I’m still alive. I’ve been sick for almost a month, but I think I finally felt the flu virus loosen its cold, dead grasp on my innards this past Monday. I am definitely not myself yet but I can, without an exaggerated amount of effort, stay awake all day now. I am getting some work done, though I still tire easily and want to mostly just curl up with a novel.

fathers-and-sons-ivan-turgenevMake that another novel. I’ve been getting some good sickbed reading in, the highest point being Ivan Turgenev’s Fathers and Sons. Oh my stars and stockings, what a damned fine novel. The best this year so far; one of the best of my life. Why? I don’t know. I was rather foggy when I was reading it, but it felt like it was changing the neural pathways in my brain. In a good way, obviously. It made me want to talk loudly and gesture enthusiastically about capital-N novels and capital-L literature. And the best part is that I still have Fathers and Sons to look forward to–because I’ll obviously have to re-read it at some future, more lucid, less virus-ridden date.

Evelyn Waugh’s Men at Arms and Mary Stewart’s Nine Coaches Waiting also provided profound–if profoundly different–hours of novelistic pleasure and distraction. Waugh continues to be demented (not, not from beyond the grave; I mean, I continue to be pleasantly struck by what a twisted view of humanity he possessed).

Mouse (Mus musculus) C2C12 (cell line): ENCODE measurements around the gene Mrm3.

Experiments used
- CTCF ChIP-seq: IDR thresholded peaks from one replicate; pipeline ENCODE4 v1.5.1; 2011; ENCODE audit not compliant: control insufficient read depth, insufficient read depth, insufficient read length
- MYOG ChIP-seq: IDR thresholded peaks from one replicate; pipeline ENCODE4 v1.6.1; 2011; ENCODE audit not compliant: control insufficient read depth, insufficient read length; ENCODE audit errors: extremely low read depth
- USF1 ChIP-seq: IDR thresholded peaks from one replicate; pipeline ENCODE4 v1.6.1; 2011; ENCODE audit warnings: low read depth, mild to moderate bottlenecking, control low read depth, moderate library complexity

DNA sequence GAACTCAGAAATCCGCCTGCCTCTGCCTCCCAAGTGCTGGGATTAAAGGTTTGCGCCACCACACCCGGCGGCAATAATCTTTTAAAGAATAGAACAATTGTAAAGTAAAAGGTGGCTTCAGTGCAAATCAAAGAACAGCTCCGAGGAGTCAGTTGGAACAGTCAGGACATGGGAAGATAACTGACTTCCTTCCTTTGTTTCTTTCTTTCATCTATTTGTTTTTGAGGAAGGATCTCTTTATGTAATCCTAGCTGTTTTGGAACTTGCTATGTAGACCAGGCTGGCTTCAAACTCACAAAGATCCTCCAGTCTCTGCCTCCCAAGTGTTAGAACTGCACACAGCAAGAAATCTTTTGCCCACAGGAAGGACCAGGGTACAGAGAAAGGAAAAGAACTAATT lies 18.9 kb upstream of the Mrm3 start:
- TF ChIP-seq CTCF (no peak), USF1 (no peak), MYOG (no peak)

nine-coaches-waiting-by-mary-stewart-1958-001Stewart, like Waugh, writes brilliantly; she also continues to offer up male romantic leads that I think I’m meant to fall at least half in love with, but which I don’t fall in love with at all because they are jerks and like their women limp and submissive (except when they’re not, but when they’re not is generally in some “angel in the house, let me protect this child at all costs” sort of way). Three Stewart romances have shown me her Formula, which includes the above as well as the absolute certainty that if the female protagonist falls in love with someone, you can be sure he is not guilty of what he really very much seems guilty of–except maybe of loving her too much to be nice; Stewart’s heroes are always guilty of that. I don’t entirely mind this because Stewart was such a fine stylist; but it’s not to the advantage of the plot-driven novel when the plot is clearly detectable within the first 50 pages (and never mind gender equality). Yes, I will read The Ivy Tree and The Moonspinners, and I daresay I’ll enjoy them. I’m not too proud to sometimes intentionally choose enjoyable over good.

The only other thing I can say about the last month, in part because I barely remember it, is that besides being in a fog and/or fever and reading some novels, I’ve been more than usually obsessed with all things weather-related. I have been reading multiple news articles every day about the snow on the east coast; I talk about it constantly. Which makes it official: I am boring. I’m going to try not to blog again until I have the energy to pretend to be extremely fascinating.

2 Comments Add yours

  1. heidenkind says:

    lol Maybe you have a future career as a meteorologist. 😉 The Ivy Tree and Moooooooooooooooonspinners (required way to pronounce it) are my favorite Mary Stewart novels.

  2. Stefanie says:

    I was thinking about you the other day and wondering if you were just really busy or still ill. Now I know you were busy being ill. I am glad to hear you are on the road to recovery. I wouldn’t worry about your recent weather obsession, one does these sorts of things when sick. When you are back to health it will all be just a foggy bad dream.

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